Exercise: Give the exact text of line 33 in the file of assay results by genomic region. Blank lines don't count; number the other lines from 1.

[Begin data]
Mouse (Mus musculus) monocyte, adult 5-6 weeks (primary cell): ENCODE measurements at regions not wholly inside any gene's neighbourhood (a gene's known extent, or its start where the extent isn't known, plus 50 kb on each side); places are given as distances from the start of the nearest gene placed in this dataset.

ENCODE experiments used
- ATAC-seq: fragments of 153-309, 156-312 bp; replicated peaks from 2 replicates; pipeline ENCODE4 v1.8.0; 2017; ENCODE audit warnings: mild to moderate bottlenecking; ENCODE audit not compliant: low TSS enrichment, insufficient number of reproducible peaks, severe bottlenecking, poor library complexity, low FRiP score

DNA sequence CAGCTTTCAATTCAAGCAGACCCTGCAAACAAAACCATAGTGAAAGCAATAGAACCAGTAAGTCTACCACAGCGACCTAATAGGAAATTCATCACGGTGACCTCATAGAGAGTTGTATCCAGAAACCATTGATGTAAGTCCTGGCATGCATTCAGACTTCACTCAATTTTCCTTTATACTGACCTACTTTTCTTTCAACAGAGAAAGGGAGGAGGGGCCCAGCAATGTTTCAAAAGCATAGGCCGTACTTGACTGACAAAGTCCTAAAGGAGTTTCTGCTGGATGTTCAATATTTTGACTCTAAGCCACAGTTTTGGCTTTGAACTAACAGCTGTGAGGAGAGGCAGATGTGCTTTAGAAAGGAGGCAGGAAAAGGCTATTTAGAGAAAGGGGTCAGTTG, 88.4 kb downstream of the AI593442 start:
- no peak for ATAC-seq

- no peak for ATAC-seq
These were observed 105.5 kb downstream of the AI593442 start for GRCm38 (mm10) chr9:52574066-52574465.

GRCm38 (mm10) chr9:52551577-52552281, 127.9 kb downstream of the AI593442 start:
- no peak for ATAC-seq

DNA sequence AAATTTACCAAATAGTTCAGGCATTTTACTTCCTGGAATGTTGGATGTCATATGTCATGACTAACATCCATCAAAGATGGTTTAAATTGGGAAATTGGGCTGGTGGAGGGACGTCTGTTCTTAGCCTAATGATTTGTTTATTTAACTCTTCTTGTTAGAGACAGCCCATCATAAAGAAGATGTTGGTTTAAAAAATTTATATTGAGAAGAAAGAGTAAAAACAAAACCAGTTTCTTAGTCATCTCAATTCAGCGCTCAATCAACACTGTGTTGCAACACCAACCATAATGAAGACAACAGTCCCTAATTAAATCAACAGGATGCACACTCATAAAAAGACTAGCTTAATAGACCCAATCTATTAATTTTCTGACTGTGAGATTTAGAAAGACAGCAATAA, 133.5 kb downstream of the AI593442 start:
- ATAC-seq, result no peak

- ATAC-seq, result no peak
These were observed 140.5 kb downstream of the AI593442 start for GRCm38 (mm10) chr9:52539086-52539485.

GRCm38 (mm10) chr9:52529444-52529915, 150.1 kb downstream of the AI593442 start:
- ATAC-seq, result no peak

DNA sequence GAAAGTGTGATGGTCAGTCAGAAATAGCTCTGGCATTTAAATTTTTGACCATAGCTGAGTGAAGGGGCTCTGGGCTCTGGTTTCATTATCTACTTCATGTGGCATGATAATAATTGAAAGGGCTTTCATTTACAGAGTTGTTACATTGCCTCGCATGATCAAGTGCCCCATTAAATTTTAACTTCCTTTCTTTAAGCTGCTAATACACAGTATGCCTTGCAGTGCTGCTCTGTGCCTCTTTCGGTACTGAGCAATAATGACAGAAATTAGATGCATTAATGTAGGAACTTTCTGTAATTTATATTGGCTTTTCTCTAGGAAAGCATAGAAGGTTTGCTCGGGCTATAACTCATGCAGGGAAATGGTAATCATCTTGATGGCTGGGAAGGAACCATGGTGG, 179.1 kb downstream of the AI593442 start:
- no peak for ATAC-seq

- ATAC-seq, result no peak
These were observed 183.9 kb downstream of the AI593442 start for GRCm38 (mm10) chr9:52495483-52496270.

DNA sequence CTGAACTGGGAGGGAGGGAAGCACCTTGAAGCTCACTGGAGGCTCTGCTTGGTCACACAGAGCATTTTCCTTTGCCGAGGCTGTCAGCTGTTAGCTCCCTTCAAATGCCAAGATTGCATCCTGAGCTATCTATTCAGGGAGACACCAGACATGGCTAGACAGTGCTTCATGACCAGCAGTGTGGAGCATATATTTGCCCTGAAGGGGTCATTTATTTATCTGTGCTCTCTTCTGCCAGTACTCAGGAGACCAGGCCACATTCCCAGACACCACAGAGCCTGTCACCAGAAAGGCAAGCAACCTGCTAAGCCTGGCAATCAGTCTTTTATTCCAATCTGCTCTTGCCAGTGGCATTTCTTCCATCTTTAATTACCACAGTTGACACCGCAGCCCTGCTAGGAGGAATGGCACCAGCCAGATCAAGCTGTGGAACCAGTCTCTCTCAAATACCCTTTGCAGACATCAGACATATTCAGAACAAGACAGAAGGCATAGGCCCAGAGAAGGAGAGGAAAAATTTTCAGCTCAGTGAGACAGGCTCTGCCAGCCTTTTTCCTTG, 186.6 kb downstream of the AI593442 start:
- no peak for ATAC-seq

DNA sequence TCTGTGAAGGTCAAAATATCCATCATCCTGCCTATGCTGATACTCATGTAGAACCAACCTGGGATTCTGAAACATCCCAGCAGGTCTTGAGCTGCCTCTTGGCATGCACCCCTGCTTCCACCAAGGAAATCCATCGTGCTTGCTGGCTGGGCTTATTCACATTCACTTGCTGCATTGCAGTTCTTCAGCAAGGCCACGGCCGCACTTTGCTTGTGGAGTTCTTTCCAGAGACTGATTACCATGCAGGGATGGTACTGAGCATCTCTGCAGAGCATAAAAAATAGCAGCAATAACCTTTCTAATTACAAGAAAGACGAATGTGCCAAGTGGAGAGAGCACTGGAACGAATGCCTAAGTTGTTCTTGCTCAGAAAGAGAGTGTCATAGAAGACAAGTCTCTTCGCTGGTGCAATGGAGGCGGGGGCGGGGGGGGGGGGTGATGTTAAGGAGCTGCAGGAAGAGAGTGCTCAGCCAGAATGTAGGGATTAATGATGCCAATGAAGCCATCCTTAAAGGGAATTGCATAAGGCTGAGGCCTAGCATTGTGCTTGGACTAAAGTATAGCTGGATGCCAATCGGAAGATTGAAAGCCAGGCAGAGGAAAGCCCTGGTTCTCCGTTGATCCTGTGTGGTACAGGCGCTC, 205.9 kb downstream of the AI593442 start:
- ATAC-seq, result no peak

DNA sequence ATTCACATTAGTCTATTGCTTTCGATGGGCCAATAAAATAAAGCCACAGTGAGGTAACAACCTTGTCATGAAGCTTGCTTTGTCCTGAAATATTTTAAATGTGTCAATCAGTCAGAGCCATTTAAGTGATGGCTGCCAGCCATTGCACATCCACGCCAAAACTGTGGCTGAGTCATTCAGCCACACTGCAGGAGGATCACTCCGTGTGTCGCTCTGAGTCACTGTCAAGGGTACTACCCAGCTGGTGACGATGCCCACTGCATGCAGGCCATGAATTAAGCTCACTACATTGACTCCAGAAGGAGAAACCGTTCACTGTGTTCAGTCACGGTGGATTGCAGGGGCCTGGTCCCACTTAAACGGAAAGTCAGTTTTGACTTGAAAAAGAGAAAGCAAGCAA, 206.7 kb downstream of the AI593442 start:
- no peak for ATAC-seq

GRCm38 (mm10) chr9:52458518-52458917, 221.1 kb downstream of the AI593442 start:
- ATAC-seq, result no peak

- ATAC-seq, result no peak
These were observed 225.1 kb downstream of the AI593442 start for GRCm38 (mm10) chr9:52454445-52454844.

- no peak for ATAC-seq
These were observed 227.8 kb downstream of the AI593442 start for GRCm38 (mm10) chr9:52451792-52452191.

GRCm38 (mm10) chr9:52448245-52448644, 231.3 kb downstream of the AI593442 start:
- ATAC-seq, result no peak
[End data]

- ATAC-seq, result no peak